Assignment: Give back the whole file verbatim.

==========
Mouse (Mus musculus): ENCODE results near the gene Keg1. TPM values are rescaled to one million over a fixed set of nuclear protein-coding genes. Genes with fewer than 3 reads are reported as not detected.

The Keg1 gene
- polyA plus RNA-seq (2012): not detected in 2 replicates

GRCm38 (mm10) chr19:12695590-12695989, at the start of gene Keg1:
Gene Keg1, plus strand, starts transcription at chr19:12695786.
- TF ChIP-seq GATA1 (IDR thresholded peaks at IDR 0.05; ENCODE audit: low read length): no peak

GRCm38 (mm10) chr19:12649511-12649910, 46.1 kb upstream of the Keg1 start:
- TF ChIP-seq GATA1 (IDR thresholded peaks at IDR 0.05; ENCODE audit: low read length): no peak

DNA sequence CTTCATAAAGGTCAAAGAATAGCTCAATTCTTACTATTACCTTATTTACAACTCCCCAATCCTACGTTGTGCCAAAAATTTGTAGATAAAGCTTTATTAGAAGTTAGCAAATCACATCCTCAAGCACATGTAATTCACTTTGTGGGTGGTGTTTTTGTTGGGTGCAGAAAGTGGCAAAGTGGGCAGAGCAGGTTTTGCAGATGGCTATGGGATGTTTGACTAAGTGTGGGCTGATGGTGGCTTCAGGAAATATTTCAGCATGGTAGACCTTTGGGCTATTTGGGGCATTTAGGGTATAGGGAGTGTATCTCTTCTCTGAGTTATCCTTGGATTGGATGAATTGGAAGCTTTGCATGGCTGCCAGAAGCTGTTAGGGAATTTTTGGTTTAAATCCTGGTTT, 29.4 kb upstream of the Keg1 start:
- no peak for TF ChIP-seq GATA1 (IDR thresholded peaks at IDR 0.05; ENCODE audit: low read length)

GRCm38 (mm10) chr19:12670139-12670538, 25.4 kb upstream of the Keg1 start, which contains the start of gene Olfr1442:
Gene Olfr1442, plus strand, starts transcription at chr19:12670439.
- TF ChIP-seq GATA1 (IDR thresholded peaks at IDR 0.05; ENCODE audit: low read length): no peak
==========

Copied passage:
Mouse (Mus musculus): ENCODE results near the gene Keg1. TPM values are rescaled to one million over a fixed set of nuclear protein-coding genes. Genes with fewer than 3 reads are reported as not detected.

The Keg1 gene
- polyA plus RNA-seq (2012): not detected in 2 replicates

GRCm38 (mm10) chr19:12695590-12695989, at the start of gene Keg1:
Gene Keg1, plus strand, starts transcription at chr19:12695786.
- TF ChIP-seq GATA1 (IDR thresholded peaks at IDR 0.05; ENCODE audit: low read length): no peak

GRCm38 (mm10) chr19:12649511-12649910, 46.1 kb upstream of the Keg1 start:
- TF ChIP-seq GATA1 (IDR thresholded peaks at IDR 0.05; ENCODE audit: low read length): no peak

DNA sequence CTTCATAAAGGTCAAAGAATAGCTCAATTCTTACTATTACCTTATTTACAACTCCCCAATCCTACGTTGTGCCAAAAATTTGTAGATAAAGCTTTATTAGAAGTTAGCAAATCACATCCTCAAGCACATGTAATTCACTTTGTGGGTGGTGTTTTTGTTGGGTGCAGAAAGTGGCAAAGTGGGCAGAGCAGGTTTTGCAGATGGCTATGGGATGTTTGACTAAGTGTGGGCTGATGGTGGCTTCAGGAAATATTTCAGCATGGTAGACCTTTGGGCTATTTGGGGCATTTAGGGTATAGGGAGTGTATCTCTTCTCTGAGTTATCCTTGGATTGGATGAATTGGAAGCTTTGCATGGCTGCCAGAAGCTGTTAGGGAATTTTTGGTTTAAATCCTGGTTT, 29.4 kb upstream of the Keg1 start:
- no peak for TF ChIP-seq GATA1 (IDR thresholded peaks at IDR 0.05; ENCODE audit: low read length)

GRCm38 (mm10) chr19:12670139-12670538, 25.4 kb upstream of the Keg1 start, which contains the start of gene Olfr1442:
Gene Olfr1442, plus strand, starts transcription at chr19:12670439.
- TF ChIP-seq GATA1 (IDR thresholded peaks at IDR 0.05; ENCODE audit: low read length): no peak